Introduction

Sleep sort is a very curious and original algorithm. It brings several interesting questions. Such as, how to measure its complexity or in what cases does it perform the best.

Principle

In a nutshell: for each element to sort, start a thread or a process which sleeps a time proportional to the element and then pushes it back to the main thread.

Trivial Bash implementation:

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#!/bin/bash
 
function f {
        sleep $1
        echo $1
}
 
while [ -n "$1" ] ; do 
        f $1 &
        shift
done
wait

Test suite

In order to study it and measure its performance we (me and Hartok) decided to implement the Sleep Sort in Python and gevent.

Our program generates a set of random numbers and sorts it with Sleep sort then with the Python built-in Quick sort and records timings. It works with three parameters:

  • set size
  • maximum value in the set
  • the ratio between sleep time and values in the set (for example with 10 the thread for 42 sleeps for 42/10 seconds)

This last parameter is pretty tricky: the higher it is, the faster the Sleep sort works. But if it is too high, the time to start a new thread (or greenlet) will be more important than the sleep time for low values and the result will be incorrect. It seems to be strongly hardware dependent and a little tied to the other parameters.

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#!/usr/bin/python
 
import sys
import random
import time
import copy
import gevent
 
divisor = 900000
 
def sort(numbers):
        """ Sorts a list with Sleep Sort algorithm and measures time
        """
        begin = time.time()
 
        def f(n, result):
                gevent.sleep(float(n)/divisor)
                result.append(n)
        
        result = []
        greenlets = []
        # spawn a sleep greenlet for each value
        for n in numbers:
                greenlets.append(gevent.Greenlet.spawn(f, n, result))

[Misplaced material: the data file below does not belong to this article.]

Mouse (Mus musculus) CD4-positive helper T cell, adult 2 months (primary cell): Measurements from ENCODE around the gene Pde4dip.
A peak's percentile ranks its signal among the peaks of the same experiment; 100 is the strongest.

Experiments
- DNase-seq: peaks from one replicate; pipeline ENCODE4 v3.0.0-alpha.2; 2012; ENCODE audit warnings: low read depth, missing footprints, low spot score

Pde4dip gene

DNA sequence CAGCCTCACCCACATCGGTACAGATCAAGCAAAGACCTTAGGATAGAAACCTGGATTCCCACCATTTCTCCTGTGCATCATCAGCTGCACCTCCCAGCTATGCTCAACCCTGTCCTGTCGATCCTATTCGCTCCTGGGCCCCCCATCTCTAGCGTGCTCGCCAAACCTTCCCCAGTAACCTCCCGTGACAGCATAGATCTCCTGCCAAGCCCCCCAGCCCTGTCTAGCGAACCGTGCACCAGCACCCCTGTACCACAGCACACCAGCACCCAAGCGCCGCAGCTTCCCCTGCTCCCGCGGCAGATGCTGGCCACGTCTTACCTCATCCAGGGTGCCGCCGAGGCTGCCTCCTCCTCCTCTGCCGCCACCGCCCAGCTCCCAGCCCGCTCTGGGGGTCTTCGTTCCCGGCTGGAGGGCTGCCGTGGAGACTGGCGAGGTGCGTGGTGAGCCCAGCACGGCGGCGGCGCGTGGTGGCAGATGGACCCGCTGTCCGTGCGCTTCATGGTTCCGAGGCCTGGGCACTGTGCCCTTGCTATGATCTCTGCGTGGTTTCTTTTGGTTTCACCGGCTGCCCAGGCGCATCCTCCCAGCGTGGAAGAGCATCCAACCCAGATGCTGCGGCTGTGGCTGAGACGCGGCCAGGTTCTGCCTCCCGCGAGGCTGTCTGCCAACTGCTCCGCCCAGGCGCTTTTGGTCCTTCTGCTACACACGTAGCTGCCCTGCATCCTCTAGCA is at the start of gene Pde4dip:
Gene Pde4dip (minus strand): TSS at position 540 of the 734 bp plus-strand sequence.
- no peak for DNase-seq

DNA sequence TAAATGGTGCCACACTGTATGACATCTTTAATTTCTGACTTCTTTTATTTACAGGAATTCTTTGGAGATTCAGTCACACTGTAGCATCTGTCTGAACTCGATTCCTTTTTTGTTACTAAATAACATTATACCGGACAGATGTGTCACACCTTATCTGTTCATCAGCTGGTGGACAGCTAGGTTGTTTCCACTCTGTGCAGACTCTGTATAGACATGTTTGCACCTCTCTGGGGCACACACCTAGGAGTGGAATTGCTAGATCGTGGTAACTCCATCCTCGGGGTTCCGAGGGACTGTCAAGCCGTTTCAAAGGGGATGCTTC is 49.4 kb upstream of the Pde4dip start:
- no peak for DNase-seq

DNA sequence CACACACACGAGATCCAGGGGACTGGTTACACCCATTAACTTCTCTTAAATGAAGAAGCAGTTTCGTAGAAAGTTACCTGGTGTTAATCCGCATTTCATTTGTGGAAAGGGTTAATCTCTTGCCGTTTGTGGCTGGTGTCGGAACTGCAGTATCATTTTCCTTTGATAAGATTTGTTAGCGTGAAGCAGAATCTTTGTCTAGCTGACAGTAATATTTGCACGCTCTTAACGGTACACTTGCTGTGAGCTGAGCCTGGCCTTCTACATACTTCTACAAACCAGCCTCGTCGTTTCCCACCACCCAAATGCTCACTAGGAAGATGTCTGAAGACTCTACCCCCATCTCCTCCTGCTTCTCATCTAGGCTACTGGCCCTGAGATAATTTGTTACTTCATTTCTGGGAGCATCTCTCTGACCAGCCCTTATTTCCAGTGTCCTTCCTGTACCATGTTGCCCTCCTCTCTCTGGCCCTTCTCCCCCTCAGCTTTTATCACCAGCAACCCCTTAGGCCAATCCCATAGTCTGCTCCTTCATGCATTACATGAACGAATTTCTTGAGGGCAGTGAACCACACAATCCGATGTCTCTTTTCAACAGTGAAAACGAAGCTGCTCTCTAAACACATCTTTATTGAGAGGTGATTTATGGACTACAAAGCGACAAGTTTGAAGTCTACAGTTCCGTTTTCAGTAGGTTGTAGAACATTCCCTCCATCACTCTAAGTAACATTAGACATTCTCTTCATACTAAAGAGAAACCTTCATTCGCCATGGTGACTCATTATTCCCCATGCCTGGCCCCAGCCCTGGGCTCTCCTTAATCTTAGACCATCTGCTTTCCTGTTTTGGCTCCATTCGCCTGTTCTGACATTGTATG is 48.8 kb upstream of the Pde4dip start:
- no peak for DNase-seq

# wait for all greenlets to end
        gevent.joinall(greenlets)
        return (time.time()-begin, result)
 
def systemsort(numbers):
        """ Sorts a list with system sort function and measures time
        """
        begin = time.time()
        result = copy.copy(numbers)
        result.sort()
        return (time.time()-begin, result)
 
def generate(n, m): 
        """ Generates a list of n random numbers, each being less than m
        """
        numbers = []
        for i in range(n):
                numbers.append(random.randint(1, m))
        return numbers
 
if __name__ == '__main__':
        # read params
        try:
                n = int(sys.argv[1])
                m = int(sys.argv[2])
        except BaseException:
                print "usage: %s n m [d]" % sys.argv[0]
                print " - n number of random numbers"
                print " - m maximum random value"
                print " - d time divisor (optionnal), default is %d" % divisor
                sys.exit(1)
 
        try:
                divisor = int(sys.argv[3])
        except:
                pass
 
        # generate random values
        numbers = generate(n, m)
        # sleep sort them
        (sleep_time, sleep_result) = sort(numbers)
        # system sort them
        (system_time, system_result) = systemsort(numbers)
 
        if system_result == sleep_result:
                print "sleep sort succeed"
                print "sleep: %f" % sleep_time
                print "system: %f" % system_time
        else:
                print "sleep sort failed (time divisor too ambitious ?)"
                print "sleep: (%d elements)" % len(sleep_result)
                #print sleep_result.__str__()
                print "system: (%d elements)" % len(system_result)
                #print system_result.__str__()
                errors = 0
                for n in range(n):
                        if system_result[n] != sleep_result[n]:
                                errors = errors + 1
                print "%d errors" % errors

Test results

quicksort.png

sleepsort.png

ratio.png

The overall performance of the Sleep sort is awful, but it has interesting performance when it comes to sets with few different values.